* Old Mutual Wealth hired Goldman Sachs, JPMorgan and Bank of America Merrill Lynch to lead its IPO next year, insiders told Reuters.

GERMANY, SWITZERLAND AND AUSTRIA

* John Dacey, Swiss Re AG's group chief strategy officer, was appointed group CFO, effective April 1, 2018. He will replace David Cole, who will step down to pursue a nonexecutive career but will remain a board member of several of the group's units.

* Börse Stuttgart GmbH is set to acquire a majority stake in Swiss exchange BX Swiss AG. The move will allow the two trading venues in Stuttgart and Zurich to lay the groundwork for a long-term strategic partnership.

* Swiss insurer Helvetia Holding AG acquired a stake in Estonian insurance technology company INZMO via its Helvetia Venture Fund, which invested a single-digit million amount in the startup.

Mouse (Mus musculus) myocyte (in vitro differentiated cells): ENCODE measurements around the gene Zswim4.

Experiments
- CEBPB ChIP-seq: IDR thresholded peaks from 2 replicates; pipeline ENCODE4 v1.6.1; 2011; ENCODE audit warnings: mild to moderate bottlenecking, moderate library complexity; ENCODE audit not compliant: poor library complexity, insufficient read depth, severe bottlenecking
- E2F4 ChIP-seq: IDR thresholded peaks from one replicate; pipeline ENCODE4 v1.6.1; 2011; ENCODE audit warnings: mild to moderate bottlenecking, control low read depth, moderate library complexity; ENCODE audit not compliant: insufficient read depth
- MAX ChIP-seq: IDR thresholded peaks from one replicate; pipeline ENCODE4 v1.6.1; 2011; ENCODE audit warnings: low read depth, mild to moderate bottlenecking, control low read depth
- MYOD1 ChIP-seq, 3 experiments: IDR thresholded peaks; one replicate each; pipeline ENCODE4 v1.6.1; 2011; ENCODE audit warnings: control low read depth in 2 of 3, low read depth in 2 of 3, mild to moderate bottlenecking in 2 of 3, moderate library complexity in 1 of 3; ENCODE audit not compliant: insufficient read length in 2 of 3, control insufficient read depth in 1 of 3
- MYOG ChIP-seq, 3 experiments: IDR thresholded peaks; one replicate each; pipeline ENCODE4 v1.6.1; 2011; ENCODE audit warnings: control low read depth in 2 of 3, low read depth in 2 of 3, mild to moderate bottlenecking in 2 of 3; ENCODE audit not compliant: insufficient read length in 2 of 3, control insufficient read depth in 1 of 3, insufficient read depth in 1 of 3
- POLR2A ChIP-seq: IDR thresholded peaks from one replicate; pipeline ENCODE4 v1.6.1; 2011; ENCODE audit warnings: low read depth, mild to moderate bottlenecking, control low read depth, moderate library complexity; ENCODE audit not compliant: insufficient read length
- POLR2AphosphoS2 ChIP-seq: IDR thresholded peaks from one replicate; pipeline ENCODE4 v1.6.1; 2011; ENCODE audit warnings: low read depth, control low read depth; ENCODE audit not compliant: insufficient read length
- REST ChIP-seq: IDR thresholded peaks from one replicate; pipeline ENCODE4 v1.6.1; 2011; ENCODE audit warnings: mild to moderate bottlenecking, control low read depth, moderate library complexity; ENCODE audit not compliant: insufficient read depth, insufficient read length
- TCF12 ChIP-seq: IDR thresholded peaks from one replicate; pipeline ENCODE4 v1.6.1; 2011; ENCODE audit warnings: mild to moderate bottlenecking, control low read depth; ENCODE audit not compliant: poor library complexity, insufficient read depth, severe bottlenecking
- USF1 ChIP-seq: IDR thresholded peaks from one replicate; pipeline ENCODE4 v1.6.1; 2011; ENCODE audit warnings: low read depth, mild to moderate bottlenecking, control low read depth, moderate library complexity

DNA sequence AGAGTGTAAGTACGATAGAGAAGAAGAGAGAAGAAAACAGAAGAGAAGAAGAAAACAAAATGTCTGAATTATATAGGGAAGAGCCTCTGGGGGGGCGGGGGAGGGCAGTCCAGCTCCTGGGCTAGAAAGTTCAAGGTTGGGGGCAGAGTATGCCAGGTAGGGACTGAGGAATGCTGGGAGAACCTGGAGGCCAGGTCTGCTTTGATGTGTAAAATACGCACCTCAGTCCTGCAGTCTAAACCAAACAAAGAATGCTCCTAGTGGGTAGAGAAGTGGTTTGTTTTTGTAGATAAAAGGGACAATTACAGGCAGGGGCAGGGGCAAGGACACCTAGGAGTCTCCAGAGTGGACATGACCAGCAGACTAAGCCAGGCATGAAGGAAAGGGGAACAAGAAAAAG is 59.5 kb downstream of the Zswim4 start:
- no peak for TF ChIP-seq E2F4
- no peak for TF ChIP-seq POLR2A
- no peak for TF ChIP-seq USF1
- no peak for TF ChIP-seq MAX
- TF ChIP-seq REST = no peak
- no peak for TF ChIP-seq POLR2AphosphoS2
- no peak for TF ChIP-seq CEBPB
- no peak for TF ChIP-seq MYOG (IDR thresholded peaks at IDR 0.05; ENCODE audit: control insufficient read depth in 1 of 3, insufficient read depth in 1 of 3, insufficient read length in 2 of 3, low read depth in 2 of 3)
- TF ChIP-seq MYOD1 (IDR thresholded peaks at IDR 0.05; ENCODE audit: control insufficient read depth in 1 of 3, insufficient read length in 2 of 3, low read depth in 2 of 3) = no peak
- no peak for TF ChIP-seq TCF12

* Raiffeisen Bank International AG appointed Andrii Stepanenko as management board member in charge of retail banking.

* Vontobel Holding AG agreed to sell its Liechtenstein operation, including the local booking platform, to wealth manager Kaiser Partner Privatbank for an undisclosed amount.

* BAWAG PSK closed its acquisition of German regional private bank Südwestbank AG.

FRANCE AND BENELUX

* Dexia SA shareholders approved a proposal to convert preference shares issued in 2012 and held by the Belgian and French states into ordinary shares at a conversion rate of 14.446 ordinary shares for every 1 preference share.

* Banque Populaire Atlantique, Banque Populaire de l'Ouest, Caisse Régionale de Crédit Maritime Mutuel Atlantique SC and Caisse Régionale de Crédit Maritime Mutuel de Bretagne-Normandie SC — four regional lenders belonging to France's Groupe BPCE — agreed to merge to create a larger regional group called Banque Populaire Grand Ouest.